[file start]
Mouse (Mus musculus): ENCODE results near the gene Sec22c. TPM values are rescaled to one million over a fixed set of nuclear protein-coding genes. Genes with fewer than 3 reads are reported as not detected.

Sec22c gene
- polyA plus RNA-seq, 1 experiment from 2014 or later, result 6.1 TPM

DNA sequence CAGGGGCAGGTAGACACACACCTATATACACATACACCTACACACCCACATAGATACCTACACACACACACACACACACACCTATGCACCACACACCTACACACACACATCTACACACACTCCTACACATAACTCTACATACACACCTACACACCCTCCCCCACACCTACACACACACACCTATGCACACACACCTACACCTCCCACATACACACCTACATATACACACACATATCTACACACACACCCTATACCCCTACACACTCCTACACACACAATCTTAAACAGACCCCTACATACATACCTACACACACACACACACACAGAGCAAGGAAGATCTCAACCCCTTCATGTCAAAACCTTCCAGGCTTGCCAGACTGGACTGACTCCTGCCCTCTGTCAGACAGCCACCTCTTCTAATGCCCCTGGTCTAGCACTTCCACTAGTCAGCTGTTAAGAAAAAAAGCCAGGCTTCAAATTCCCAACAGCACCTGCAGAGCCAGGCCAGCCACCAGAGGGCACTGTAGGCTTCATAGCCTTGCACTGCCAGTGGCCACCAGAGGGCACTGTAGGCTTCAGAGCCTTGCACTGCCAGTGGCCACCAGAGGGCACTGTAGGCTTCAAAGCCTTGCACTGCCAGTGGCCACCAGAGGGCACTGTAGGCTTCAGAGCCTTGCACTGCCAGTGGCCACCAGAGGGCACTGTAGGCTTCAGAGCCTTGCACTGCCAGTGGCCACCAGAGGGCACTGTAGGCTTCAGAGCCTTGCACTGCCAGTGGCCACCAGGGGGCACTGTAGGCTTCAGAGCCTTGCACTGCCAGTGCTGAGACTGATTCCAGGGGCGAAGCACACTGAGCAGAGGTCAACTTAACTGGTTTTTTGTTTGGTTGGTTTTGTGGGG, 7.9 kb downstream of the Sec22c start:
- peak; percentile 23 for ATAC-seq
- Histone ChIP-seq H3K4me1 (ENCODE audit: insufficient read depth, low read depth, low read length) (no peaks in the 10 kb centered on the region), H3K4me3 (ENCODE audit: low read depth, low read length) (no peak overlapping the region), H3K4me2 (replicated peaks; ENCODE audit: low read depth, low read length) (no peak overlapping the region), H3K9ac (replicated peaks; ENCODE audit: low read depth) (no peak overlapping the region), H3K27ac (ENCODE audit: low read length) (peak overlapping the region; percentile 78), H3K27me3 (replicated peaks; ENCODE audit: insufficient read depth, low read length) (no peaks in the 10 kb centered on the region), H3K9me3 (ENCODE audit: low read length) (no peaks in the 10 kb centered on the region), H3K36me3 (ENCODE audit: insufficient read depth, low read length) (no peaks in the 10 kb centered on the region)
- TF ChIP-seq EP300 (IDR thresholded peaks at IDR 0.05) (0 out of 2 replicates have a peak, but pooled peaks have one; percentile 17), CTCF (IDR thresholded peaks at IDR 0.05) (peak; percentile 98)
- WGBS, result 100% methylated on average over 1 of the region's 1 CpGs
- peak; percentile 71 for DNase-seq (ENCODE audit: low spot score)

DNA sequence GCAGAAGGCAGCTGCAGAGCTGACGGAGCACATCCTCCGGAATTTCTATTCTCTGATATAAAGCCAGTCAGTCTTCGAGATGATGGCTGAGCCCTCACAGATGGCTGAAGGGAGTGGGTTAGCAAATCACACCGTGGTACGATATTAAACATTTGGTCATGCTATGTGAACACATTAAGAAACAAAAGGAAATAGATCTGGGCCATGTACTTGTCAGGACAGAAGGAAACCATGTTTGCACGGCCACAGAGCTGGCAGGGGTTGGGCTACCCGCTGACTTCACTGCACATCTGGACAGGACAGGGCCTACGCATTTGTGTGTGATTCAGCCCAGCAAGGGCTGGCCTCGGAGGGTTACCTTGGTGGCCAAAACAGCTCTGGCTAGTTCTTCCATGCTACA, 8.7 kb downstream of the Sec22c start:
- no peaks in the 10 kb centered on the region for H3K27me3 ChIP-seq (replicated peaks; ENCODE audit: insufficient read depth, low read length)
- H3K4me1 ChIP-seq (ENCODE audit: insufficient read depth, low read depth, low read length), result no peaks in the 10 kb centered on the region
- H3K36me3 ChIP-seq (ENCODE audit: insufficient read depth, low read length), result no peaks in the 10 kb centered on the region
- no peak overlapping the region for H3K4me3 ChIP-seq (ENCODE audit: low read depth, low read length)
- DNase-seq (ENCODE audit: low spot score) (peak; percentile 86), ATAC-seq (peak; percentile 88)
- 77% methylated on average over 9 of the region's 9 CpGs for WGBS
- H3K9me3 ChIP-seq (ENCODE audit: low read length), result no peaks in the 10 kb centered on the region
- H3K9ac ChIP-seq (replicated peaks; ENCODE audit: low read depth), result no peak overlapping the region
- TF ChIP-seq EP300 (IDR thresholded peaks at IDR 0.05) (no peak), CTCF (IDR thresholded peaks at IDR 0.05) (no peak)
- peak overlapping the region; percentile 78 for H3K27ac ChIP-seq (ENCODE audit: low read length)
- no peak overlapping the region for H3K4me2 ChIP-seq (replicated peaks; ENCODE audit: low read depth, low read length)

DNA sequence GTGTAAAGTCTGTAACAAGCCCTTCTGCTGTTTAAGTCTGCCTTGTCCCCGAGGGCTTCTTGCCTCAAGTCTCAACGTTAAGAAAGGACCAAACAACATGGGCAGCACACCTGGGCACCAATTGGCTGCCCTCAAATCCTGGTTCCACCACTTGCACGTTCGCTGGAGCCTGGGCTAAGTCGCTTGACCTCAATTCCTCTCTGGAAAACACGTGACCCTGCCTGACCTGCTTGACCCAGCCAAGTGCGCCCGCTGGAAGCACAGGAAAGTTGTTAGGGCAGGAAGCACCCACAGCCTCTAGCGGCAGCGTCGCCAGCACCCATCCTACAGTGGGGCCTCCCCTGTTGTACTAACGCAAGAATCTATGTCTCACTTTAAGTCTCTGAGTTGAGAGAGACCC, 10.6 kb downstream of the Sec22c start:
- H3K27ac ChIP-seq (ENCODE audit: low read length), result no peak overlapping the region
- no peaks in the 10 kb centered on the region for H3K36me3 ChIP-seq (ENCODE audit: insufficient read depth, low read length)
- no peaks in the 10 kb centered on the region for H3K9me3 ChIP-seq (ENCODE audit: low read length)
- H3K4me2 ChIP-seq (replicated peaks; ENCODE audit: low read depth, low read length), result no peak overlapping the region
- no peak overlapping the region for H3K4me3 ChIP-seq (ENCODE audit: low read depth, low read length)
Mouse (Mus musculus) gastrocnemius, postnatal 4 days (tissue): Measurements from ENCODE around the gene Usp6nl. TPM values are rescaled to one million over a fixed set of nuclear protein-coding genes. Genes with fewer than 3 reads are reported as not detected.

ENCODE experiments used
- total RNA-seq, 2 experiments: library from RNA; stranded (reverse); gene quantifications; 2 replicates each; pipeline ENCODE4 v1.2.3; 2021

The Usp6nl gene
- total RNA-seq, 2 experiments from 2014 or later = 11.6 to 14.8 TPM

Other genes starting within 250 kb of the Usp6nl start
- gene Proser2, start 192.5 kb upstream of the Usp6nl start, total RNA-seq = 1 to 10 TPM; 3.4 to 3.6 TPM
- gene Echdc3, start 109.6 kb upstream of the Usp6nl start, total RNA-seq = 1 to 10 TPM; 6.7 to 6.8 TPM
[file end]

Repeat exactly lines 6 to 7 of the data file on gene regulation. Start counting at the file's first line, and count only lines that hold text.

- Histone ChIP-seq H3K4me1 (ENCODE audit: insufficient read depth, low read depth, low read length) (no peaks in the 10 kb centered on the region), H3K4me3 (ENCODE audit: low read depth, low read length) (no peak overlapping the region), H3K4me2 (replicated peaks; ENCODE audit: low read depth, low read length) (no peak overlapping the region), H3K9ac (replicated peaks; ENCODE audit: low read depth) (no peak overlapping the region), H3K27ac (ENCODE audit: low read length) (peak overlapping the region; percentile 78), H3K27me3 (replicated peaks; ENCODE audit: insufficient read depth, low read length) (no peaks in the 10 kb centered on the region), H3K9me3 (ENCODE audit: low read length) (no peaks in the 10 kb centered on the region), H3K36me3 (ENCODE audit: insufficient read depth, low read length) (no peaks in the 10 kb centered on the region)
- TF ChIP-seq EP300 (IDR thresholded peaks at IDR 0.05) (0 out of 2 replicates have a peak, but pooled peaks have one; percentile 17), CTCF (IDR thresholded peaks at IDR 0.05) (peak; percentile 98)